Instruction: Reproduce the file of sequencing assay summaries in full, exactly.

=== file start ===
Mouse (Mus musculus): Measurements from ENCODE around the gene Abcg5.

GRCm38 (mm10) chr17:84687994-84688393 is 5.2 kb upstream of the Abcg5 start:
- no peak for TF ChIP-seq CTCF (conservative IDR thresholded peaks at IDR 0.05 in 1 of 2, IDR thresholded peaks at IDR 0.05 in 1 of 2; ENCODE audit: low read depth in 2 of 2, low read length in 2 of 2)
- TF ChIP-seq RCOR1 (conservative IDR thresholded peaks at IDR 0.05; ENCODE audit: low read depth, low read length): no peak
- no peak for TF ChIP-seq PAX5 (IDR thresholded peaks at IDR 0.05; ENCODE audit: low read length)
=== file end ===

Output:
Mouse (Mus musculus): Measurements from ENCODE around the gene Abcg5.

GRCm38 (mm10) chr17:84687994-84688393 is 5.2 kb upstream of the Abcg5 start:
- no peak for TF ChIP-seq CTCF (conservative IDR thresholded peaks at IDR 0.05 in 1 of 2, IDR thresholded peaks at IDR 0.05 in 1 of 2; ENCODE audit: low read depth in 2 of 2, low read length in 2 of 2)
- TF ChIP-seq RCOR1 (conservative IDR thresholded peaks at IDR 0.05; ENCODE audit: low read depth, low read length): no peak
- no peak for TF ChIP-seq PAX5 (IDR thresholded peaks at IDR 0.05; ENCODE audit: low read length)